Fast forward to 2021 when short of the most basic urge for self-preservation America stops oil production within her borders, then begs Venezuela and Saudi Arabia to supply it to her – and is shocked when they snub her and the whole world laughs in derision.

Is it any wonder then, that Pontius Pilates asked Jesus all those years ago, “What is truth?”

Minus the “unwrapping of God” that the Christmas Child provides us there is only darkness and misery, confusion and uncertainty, now and forever because:

There is no other Life.

There is no other Light.

Only the Utterance of God Made flesh; made Temple among us where we can meet with our God in peace.

And so the “business” we “transact” here on Christmas and indeed every Sunday is the most solemn enterprise of all! An encounter with God which outstrips any pursuit that would keep us away.

And whatever things earth considers important are not even blips on the radar compared to what we deal with in the church; where we come to know “the one true God,” by the Incarnate Lord who “was made man” – at which words the church falls down “lost in wonder, love and praise.” (Wesley TLH #351)

This is the reality of Christmas that we celebrate not only annually; but every Sunday as Christ occupies this chancel in Divine Liturgy; where God is no longer concealed, but revealed in the fullness of his glory.

When a culture cancels Christ and effaces the celebration of his birth – then the prophecy of Deuteronomy 28 (28-29) comes true, “The LORD will strike you with madness and blindness and confusion of mind … and you shall grope at noonday as the blind grope in darkness …”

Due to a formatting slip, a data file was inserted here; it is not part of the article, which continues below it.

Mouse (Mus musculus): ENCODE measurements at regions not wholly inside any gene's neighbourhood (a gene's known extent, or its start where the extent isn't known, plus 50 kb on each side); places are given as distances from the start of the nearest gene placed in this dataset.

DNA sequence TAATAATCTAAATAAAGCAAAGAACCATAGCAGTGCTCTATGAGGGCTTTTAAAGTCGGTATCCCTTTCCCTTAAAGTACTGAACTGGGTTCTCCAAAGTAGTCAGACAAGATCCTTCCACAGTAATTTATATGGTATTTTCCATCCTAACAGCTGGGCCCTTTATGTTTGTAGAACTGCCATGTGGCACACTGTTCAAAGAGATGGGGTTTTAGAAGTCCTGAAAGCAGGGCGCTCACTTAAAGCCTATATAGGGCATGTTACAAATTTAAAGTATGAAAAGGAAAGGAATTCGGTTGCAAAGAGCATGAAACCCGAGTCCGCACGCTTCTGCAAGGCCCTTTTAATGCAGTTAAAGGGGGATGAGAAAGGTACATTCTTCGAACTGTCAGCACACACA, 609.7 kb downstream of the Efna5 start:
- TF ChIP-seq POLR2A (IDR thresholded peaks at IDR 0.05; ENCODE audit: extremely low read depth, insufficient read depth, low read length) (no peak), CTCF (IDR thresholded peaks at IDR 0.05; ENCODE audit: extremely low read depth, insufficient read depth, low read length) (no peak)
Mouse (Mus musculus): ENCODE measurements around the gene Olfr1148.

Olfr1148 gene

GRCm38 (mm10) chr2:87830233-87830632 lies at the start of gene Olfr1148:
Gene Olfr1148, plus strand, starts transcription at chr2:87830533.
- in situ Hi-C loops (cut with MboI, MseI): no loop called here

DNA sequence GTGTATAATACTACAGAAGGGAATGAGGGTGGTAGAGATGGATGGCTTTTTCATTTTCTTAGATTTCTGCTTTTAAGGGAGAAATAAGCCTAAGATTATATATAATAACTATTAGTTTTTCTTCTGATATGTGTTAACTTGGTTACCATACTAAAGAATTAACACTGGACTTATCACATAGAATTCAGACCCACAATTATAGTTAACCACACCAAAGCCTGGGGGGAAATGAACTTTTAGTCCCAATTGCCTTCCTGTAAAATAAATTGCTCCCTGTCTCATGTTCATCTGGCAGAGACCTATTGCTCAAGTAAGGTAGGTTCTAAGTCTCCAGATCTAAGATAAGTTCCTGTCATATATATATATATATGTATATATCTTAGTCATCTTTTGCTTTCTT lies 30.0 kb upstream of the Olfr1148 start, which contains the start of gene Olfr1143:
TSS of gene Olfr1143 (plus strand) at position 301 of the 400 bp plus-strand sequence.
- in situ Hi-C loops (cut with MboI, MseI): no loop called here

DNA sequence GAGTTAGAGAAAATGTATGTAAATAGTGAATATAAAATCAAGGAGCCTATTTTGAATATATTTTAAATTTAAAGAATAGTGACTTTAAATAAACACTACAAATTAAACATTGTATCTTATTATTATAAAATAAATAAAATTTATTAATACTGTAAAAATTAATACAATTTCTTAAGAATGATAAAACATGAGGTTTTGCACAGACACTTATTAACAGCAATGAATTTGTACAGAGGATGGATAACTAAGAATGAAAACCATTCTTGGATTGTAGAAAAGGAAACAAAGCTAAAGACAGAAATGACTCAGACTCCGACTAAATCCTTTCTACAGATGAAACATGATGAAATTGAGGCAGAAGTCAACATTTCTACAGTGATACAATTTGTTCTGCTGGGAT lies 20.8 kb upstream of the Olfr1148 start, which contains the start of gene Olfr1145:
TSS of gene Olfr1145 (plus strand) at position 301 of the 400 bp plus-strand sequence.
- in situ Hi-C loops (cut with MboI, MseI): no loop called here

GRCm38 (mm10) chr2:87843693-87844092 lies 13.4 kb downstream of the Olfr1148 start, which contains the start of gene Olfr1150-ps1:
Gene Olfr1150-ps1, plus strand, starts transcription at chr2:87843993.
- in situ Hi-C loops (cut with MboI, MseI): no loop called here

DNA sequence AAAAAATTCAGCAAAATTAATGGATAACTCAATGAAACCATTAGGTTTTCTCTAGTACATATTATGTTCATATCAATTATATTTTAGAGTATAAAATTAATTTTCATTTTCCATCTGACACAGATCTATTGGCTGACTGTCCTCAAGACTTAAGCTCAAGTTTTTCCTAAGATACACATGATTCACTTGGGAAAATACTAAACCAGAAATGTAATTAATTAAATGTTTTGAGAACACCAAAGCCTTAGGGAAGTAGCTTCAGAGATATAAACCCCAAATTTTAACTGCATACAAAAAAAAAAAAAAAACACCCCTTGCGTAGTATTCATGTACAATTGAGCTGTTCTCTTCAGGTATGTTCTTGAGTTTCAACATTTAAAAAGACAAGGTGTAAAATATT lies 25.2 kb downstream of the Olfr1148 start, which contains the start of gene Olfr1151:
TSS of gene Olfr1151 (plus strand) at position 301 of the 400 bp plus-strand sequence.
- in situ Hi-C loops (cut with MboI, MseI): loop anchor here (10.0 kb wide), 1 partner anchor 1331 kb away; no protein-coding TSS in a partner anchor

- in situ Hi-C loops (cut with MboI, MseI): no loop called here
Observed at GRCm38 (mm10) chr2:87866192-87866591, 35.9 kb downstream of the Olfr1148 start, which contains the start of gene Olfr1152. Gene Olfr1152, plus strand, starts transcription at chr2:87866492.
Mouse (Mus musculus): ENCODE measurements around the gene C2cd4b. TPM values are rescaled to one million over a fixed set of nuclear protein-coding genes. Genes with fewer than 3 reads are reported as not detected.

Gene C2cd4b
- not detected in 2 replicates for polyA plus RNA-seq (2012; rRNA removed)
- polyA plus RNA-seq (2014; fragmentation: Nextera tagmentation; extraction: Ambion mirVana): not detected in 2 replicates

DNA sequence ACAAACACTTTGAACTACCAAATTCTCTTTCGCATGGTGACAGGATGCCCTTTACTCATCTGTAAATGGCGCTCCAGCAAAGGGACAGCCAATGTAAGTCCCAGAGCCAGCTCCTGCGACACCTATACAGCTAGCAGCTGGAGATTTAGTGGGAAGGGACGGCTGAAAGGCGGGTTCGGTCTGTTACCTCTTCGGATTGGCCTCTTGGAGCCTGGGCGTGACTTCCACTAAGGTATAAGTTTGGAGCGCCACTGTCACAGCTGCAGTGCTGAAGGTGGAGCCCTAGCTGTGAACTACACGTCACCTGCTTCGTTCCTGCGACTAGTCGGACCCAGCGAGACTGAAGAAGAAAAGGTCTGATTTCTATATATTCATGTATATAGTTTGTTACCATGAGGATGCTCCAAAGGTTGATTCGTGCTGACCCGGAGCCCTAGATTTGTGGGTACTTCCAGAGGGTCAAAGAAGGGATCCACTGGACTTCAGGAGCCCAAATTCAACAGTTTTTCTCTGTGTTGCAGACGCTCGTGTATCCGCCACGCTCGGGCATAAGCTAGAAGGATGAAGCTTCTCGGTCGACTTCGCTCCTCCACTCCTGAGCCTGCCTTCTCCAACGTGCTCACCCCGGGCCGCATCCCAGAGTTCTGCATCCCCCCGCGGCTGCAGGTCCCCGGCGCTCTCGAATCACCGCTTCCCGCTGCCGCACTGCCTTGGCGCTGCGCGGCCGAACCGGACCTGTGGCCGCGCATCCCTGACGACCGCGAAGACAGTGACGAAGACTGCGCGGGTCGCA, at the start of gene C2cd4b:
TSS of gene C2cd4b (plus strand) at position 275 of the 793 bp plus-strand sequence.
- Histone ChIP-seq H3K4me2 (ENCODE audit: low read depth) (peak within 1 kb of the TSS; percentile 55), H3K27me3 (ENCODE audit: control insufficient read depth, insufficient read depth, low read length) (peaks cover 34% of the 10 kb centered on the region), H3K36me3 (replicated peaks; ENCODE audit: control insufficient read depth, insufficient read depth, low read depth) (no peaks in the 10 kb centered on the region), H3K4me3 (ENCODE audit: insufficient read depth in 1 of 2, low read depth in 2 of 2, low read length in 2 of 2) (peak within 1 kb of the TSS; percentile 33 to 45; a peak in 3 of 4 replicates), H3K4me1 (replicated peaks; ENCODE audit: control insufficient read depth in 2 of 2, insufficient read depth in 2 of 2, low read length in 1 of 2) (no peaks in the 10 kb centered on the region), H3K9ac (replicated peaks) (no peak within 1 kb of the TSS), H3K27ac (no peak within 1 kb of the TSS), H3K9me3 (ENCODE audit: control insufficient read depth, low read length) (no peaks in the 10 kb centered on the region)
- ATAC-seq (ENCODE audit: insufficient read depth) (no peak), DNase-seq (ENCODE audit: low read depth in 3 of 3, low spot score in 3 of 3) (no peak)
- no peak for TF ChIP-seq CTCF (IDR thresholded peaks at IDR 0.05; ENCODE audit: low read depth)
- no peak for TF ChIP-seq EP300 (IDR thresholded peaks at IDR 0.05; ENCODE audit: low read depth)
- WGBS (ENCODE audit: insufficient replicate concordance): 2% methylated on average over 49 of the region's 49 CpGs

But the Incarnate Christ, who is ever present in his church, is our Help and Salvation! He who is Divine Life and Light among us restores our sanity – then like the demoniac in St. Mark chapter five we find ourselves free of satanic tyranny, fully clothed by baptism into Jesus, and sitting peacefully at his beautiful feet.

Yes, when the First Born entered the world humanity breathed a collective sigh of relief; and men began to live good lives to the glory of God; and of love for one another – something that no political proposal will ever match. For only this Child who came in the flesh, to demonstrate his solidarity with humanity, will make the world kinder and gentler; or take us into the paradise of heaven.

As such Isaiah’s prophecy of the coming Christ that we heard in our Old Testament reading earlier is also true of our assembly today.

Today we are the “watchmen who lift up our voices” in proclamation, praise and thanksgiving.

We are the ones who: sing out for joy, for our eyes see the return of Christ to Zion.

We are the church that says to the world: Christ is come! And so break forth together in song O you ruins of Jerusalem; crushed beneath the load of human waste.

For the Lord Christ has consoled us, he has redeemed our world, he has revealed his holy arm on the cross before the eyes of all the nations, by this Christmas celebration of his pivotal birth.

And in him: all the ends of the earth shall see the salvation of our God.

Christ is born, glorify him!

Christ comes from heaven, go forth to meet him!

Christ is on earth, exult!

Amen.